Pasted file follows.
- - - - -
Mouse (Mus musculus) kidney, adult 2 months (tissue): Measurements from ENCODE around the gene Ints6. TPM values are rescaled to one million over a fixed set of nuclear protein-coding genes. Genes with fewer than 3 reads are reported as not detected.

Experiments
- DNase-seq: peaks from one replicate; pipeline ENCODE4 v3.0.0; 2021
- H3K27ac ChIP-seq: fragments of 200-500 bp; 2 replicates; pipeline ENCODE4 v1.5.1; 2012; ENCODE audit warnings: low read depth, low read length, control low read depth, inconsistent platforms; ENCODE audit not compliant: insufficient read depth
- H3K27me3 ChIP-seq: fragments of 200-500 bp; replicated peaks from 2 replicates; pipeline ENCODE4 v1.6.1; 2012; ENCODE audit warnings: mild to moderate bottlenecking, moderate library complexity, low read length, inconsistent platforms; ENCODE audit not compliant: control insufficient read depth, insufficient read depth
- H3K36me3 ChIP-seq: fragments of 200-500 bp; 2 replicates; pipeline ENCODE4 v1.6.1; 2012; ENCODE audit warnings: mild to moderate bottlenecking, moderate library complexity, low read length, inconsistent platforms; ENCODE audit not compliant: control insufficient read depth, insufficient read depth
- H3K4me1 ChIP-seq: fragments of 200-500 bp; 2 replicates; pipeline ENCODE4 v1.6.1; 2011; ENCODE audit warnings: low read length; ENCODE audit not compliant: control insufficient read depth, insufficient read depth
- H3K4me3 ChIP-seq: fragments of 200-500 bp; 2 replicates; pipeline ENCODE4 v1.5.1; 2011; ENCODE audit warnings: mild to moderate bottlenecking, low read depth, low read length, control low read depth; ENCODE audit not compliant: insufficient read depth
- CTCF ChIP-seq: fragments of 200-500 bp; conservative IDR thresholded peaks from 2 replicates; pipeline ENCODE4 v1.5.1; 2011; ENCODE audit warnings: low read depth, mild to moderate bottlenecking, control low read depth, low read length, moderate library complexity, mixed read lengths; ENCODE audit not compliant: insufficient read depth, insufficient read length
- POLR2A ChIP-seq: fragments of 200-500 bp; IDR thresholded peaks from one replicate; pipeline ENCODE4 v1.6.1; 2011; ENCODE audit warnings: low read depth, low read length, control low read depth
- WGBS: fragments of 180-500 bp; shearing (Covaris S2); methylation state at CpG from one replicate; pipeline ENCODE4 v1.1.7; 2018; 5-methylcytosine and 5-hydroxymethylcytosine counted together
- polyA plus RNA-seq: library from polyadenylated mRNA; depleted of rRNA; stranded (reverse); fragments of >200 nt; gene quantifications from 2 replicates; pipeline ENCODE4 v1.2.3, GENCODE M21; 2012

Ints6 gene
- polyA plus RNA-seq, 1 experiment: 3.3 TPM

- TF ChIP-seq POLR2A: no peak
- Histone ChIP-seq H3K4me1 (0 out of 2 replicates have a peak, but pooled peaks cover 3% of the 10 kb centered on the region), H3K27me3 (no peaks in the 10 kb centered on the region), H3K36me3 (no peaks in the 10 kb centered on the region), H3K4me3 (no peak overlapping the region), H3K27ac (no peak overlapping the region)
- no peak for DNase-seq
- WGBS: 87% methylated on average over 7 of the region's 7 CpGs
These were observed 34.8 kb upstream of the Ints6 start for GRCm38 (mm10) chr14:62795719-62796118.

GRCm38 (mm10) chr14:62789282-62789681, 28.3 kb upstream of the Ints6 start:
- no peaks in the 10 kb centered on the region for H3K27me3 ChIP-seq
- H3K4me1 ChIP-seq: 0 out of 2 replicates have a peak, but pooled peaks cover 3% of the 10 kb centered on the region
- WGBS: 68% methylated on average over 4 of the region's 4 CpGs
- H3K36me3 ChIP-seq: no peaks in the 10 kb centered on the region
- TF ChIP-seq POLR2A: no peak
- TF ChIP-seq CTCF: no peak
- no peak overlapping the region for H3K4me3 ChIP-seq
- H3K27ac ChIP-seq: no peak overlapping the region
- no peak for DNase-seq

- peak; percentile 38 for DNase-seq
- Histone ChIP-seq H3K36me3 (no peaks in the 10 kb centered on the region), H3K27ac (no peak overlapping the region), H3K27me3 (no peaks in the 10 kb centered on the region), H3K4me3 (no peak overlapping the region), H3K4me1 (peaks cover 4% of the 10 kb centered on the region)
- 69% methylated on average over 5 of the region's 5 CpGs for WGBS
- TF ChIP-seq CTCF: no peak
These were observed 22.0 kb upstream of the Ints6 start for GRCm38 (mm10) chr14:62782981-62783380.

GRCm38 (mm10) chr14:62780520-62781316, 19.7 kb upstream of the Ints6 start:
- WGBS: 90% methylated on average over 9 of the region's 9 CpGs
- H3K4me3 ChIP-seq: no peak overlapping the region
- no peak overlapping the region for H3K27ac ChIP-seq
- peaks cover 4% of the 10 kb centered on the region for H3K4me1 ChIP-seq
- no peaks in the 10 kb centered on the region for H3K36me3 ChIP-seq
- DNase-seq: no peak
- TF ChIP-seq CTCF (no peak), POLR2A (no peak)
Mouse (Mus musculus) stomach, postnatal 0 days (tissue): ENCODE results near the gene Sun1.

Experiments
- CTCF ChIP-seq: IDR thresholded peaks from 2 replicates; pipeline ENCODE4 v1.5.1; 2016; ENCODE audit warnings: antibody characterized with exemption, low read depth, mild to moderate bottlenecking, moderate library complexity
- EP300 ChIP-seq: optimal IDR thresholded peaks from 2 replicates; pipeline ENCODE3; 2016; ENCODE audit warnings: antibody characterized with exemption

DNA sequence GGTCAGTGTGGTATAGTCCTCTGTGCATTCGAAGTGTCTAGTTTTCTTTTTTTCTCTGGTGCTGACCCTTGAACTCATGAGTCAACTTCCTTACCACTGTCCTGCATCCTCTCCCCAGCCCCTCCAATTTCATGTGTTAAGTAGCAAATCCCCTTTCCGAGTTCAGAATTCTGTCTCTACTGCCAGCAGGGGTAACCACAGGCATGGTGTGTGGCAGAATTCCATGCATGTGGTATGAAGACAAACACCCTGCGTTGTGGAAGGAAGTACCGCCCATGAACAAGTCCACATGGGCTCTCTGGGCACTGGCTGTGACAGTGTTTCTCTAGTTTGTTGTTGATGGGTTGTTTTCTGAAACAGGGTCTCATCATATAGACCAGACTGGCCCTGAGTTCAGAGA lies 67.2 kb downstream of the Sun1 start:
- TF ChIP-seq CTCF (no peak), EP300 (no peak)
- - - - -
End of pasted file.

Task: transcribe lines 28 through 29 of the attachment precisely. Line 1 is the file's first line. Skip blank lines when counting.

- H3K27ac ChIP-seq: no peak overlapping the region
- no peak for DNase-seq